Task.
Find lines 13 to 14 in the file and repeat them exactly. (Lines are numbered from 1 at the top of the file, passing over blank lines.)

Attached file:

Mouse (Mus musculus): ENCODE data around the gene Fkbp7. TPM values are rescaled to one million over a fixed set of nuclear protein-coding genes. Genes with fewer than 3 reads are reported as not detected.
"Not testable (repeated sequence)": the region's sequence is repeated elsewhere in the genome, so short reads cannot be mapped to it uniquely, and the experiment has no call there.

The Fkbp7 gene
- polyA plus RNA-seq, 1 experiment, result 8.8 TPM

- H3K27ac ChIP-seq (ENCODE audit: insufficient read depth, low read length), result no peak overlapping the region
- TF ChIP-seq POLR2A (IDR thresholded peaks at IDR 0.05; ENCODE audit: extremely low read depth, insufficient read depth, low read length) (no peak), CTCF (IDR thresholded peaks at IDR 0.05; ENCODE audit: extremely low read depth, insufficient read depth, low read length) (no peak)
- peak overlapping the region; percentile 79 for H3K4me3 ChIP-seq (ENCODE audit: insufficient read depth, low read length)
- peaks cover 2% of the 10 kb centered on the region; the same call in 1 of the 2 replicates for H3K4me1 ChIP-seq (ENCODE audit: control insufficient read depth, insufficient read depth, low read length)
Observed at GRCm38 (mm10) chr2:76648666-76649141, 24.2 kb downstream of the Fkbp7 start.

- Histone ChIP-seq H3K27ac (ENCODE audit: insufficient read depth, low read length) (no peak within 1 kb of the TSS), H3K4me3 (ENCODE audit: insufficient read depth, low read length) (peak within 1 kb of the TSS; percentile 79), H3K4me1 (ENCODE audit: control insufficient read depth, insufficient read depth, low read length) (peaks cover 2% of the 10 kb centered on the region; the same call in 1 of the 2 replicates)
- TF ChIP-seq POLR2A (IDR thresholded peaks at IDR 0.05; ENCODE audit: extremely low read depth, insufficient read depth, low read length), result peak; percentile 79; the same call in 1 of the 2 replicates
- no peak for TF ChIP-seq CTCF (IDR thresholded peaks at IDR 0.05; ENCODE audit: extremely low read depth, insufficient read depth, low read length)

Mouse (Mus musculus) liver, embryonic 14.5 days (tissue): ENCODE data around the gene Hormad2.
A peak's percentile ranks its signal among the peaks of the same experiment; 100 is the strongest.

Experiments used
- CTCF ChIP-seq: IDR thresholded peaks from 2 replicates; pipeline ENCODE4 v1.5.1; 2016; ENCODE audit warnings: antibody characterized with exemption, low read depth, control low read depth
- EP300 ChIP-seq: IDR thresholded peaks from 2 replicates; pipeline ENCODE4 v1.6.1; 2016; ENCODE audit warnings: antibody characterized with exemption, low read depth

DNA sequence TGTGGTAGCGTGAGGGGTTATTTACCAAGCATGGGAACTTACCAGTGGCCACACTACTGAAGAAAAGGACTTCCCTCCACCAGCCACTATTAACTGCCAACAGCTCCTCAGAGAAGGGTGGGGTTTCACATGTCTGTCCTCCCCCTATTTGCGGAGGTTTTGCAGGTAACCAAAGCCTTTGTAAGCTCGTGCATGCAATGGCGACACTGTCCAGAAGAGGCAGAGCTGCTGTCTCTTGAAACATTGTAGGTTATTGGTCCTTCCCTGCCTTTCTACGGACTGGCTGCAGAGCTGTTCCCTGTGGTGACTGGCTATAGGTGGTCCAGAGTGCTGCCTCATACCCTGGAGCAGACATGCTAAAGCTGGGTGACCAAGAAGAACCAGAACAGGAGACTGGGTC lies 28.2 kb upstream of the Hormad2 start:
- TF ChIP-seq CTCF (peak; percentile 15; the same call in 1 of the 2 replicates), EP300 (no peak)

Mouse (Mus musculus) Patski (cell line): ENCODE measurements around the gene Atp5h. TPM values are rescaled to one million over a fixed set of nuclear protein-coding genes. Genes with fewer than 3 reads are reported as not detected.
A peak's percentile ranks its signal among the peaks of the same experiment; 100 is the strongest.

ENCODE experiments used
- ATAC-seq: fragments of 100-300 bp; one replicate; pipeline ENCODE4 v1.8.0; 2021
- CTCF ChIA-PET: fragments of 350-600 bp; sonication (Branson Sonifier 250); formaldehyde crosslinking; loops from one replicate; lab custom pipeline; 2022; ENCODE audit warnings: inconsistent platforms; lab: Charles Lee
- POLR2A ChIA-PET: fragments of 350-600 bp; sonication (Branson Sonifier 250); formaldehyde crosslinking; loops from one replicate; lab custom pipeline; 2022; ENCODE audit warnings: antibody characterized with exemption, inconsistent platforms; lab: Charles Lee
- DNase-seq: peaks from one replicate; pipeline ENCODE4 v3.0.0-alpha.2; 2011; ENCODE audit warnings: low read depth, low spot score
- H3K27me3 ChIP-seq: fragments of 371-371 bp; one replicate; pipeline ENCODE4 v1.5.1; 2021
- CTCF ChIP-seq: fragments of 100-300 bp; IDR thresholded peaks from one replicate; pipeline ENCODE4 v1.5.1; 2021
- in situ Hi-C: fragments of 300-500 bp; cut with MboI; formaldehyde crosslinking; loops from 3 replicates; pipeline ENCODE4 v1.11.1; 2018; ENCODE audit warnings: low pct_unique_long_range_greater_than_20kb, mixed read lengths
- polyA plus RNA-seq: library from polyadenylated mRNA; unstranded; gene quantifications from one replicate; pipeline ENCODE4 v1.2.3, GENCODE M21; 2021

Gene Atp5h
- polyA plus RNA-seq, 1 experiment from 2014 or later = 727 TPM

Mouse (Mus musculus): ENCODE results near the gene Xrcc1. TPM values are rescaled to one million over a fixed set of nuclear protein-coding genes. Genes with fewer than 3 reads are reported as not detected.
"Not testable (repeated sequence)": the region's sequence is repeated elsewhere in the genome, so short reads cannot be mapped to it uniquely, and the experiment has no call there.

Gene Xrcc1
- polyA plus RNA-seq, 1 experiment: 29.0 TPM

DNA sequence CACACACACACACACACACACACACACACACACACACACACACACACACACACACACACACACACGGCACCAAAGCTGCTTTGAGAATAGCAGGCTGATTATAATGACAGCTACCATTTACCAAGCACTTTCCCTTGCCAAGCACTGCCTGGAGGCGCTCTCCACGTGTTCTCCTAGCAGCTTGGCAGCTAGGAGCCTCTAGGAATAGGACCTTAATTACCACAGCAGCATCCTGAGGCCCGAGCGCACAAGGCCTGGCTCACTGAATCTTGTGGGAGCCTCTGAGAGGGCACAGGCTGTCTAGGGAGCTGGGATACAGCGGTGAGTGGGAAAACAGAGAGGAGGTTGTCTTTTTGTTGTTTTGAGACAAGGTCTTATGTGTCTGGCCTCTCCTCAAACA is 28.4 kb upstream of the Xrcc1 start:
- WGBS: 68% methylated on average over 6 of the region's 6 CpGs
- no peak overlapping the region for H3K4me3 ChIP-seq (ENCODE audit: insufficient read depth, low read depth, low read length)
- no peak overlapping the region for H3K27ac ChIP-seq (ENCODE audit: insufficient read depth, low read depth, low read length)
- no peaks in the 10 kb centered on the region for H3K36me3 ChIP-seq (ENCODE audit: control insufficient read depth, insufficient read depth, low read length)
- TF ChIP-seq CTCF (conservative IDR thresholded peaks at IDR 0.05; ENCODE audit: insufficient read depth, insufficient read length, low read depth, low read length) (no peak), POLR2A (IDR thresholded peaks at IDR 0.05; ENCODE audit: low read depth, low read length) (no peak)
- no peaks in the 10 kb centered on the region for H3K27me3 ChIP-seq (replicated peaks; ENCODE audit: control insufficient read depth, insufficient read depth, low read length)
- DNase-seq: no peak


Mouse (Mus musculus) liver, embryonic 14.5 days (tissue): ENCODE data around the gene Hormad2.
A peak's percentile ranks its signal among the peaks of the same experiment; 100 is the strongest.